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Prior to the earthquake that devastated Haiti in January 2010, the nation’s judicial system was struggling to put a credible justice system in place, and there were some signs of increased police accountability, improved training for judges and reductions in deadly violence in its overcrowded prisons. The earthquake set the effort back, but Harvard Kennedy School Professor Christopher Stone argues that all has not been lost.
In a new paper, Stone, the Daniel and Florence Guggenheim professor of the practice of criminal justice and faculty chair of the Program in Criminal Justice Policy and Management, finds hope for renewed judicial reform in the midst of a fragile environment.
"A field visit in March 2010 in preparation of this paper found police and prisons thrown back into reliance on rough justice, the courts closed, and the new training facility commandeered to house other government functions," wrote Stone. "As one Haitian civilian described the situation to the researchers, the two pillars of Haitian society had collapsed in the quake: the Church, with its principal cathedral destroyed, and the Government, with the White House, Ministry of Finance, Ministry of Justice, and Supreme Court leveled to the ground."
In the Working Paper titled "A New Era for Justice Sector Reform in Haiti," Stone draws on pre-earthquake surveys and post-earthquake assessments (the former conducted as part of the United Nations’ Rule of Law Indicators Project), to explore questions about the goals of justice sector reform in Haiti; the priority of police, courts and prison reform; the post-earthquake mission of police in Haiti; and the more immediate opportunities for change that can be leveraged.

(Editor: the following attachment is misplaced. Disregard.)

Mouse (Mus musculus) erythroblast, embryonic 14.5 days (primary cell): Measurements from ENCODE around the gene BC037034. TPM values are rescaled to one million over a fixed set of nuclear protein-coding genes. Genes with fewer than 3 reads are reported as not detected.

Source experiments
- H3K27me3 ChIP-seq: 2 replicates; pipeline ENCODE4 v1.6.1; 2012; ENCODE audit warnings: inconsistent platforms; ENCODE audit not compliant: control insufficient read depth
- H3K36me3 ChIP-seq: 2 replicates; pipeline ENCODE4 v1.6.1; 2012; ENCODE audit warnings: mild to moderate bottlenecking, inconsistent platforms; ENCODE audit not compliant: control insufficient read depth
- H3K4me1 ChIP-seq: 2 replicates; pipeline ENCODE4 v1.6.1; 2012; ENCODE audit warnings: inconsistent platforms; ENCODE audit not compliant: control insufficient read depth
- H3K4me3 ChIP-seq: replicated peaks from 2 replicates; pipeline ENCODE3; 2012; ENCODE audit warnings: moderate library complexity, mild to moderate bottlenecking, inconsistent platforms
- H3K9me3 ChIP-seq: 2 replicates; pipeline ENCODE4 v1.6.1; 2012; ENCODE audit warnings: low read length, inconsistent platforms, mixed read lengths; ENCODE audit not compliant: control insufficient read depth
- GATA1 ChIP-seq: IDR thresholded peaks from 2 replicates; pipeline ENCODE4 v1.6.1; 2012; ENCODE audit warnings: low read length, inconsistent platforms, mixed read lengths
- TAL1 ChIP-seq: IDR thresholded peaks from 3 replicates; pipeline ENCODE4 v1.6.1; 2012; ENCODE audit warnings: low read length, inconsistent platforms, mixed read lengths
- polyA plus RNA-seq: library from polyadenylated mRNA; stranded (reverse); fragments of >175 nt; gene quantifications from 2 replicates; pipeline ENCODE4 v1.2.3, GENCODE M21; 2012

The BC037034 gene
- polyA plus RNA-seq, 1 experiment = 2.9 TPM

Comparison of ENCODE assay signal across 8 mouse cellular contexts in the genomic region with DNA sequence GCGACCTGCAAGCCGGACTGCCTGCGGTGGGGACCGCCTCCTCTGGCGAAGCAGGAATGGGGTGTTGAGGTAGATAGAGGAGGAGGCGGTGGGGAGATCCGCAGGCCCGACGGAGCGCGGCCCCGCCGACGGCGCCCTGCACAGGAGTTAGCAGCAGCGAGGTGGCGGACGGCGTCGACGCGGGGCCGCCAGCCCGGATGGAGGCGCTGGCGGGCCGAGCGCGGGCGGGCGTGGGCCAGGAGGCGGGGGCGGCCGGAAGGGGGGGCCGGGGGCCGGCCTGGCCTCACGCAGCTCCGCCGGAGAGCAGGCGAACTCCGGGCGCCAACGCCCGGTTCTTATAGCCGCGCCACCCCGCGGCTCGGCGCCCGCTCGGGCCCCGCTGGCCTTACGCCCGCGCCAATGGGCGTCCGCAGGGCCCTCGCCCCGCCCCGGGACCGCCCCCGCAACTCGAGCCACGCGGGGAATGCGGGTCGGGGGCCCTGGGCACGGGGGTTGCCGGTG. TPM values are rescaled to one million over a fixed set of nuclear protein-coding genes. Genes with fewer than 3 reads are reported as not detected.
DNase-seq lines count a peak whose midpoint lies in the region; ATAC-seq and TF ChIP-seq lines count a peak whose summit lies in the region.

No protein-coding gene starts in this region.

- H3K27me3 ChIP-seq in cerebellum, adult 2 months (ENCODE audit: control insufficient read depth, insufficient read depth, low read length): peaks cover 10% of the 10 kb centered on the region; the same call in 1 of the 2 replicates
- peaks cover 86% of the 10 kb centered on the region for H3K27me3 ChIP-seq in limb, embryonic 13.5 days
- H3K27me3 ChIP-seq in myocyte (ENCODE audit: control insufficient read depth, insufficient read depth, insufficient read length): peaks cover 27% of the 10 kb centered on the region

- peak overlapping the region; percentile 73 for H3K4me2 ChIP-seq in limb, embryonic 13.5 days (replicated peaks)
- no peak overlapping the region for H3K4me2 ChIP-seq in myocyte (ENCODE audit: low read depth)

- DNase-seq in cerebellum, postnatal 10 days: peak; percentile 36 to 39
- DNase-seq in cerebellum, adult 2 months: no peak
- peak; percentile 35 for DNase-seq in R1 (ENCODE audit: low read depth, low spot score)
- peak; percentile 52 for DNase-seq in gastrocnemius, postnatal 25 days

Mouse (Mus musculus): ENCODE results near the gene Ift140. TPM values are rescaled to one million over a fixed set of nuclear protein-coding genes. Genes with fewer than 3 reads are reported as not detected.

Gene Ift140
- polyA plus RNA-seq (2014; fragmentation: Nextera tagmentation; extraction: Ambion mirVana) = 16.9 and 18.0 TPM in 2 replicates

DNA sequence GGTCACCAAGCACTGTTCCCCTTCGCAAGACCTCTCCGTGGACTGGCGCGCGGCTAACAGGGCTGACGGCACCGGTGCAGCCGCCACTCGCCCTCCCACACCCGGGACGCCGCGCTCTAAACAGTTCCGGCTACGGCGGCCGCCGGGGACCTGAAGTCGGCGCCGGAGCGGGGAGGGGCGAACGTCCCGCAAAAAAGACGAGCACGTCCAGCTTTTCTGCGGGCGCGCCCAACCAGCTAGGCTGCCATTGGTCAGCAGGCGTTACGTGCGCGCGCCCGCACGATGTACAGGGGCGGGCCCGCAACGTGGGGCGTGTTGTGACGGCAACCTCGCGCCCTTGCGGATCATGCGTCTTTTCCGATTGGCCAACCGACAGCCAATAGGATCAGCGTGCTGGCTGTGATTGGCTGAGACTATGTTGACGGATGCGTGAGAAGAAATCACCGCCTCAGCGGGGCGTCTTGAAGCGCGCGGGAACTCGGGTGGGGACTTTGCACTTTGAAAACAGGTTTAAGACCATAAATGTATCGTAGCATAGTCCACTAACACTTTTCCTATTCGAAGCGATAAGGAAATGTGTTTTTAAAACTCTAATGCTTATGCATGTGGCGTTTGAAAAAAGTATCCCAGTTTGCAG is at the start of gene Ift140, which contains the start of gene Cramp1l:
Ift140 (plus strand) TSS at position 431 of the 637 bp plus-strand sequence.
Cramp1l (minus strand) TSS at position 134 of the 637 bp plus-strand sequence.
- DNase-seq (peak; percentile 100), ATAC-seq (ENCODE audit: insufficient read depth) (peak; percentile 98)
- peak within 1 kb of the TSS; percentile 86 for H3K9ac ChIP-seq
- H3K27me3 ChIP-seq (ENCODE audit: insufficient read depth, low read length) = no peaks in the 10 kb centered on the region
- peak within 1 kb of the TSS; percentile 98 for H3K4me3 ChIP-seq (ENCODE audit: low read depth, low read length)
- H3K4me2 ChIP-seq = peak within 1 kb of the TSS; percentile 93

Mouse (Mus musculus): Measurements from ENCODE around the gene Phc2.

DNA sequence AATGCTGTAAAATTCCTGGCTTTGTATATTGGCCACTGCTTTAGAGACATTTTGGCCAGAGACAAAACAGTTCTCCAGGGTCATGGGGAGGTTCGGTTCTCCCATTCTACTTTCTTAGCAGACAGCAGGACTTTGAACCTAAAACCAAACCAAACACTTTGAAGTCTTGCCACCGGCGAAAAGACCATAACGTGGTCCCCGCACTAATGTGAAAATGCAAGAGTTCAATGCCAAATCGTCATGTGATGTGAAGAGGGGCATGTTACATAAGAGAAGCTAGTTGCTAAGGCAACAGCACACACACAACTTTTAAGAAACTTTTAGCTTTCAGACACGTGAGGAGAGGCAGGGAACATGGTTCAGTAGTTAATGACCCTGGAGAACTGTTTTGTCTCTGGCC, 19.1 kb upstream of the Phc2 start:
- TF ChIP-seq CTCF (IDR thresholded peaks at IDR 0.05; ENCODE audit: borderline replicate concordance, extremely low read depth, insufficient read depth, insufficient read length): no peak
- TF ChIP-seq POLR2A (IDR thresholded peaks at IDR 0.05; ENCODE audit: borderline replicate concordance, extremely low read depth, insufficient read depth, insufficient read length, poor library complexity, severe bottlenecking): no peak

"Can the Haitian government and civil society take advantage of the new international support to accelerate the reform process, building a credible, professional, effective, and respectful system of criminal justice?" writes Stone. "On the one hand, the recovery process needs to avoid rebuilding institutions that were themselves poorly fitted to the Haitian context or which simply could not deliver on their promises. On the other hand, the recovery must not start from scratch. A new era for the justice sector must build on the real achievements of the last few years without rebuilding structures that themselves resisted progress."
The research paper can be read in full on the Harvard Kennedy School Research Report Online website.